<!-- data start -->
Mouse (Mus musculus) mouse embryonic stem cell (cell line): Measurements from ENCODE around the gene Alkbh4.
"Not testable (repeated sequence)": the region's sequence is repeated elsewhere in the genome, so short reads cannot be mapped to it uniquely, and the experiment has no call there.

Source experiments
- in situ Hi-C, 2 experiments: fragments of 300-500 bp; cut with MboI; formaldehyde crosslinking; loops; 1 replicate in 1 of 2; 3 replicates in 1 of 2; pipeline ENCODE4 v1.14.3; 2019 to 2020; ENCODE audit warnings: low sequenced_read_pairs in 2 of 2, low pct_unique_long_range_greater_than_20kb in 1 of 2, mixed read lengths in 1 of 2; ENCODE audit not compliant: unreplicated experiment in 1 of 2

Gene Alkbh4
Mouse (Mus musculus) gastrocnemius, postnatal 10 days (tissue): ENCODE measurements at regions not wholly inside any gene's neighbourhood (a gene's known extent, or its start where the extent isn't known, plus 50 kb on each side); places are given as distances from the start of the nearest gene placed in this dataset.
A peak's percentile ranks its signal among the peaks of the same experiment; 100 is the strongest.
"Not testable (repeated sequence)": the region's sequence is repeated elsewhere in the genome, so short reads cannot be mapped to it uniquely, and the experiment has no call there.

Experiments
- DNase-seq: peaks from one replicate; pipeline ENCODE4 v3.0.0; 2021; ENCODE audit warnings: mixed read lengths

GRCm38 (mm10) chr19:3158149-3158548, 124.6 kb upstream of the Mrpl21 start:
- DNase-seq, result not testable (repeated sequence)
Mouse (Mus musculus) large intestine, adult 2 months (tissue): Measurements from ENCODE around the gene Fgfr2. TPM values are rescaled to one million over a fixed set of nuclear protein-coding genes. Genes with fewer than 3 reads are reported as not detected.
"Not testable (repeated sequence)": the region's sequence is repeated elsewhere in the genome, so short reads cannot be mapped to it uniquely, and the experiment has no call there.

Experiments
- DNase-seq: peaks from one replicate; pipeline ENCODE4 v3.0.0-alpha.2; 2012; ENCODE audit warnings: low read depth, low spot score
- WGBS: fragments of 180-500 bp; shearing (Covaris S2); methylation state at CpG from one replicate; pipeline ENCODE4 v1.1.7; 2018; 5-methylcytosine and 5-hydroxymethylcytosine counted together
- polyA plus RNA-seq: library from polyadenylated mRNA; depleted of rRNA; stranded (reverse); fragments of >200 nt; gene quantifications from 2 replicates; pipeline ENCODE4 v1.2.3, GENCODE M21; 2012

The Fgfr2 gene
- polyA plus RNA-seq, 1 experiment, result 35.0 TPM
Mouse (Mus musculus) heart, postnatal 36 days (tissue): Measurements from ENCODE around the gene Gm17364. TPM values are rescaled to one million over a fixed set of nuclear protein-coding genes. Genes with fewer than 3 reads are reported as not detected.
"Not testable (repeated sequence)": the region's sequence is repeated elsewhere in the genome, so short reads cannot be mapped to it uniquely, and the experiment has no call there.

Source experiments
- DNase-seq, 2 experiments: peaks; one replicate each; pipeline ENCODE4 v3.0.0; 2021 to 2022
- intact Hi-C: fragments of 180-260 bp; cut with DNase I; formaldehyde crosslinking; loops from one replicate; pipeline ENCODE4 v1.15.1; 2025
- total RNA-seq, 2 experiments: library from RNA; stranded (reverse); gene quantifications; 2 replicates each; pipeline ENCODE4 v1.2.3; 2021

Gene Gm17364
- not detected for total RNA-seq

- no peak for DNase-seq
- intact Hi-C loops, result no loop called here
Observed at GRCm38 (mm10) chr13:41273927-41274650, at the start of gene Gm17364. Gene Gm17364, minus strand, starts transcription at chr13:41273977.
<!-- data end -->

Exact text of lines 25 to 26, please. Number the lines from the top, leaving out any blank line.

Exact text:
- intact Hi-C: fragments of 180-260 bp; cut with DNase I; formaldehyde crosslinking; loops from one replicate; pipeline ENCODE4 v1.15.1; 2025
- total RNA-seq, 2 experiments: library from RNA; stranded (reverse); gene quantifications; 2 replicates each; pipeline ENCODE4 v1.2.3; 2021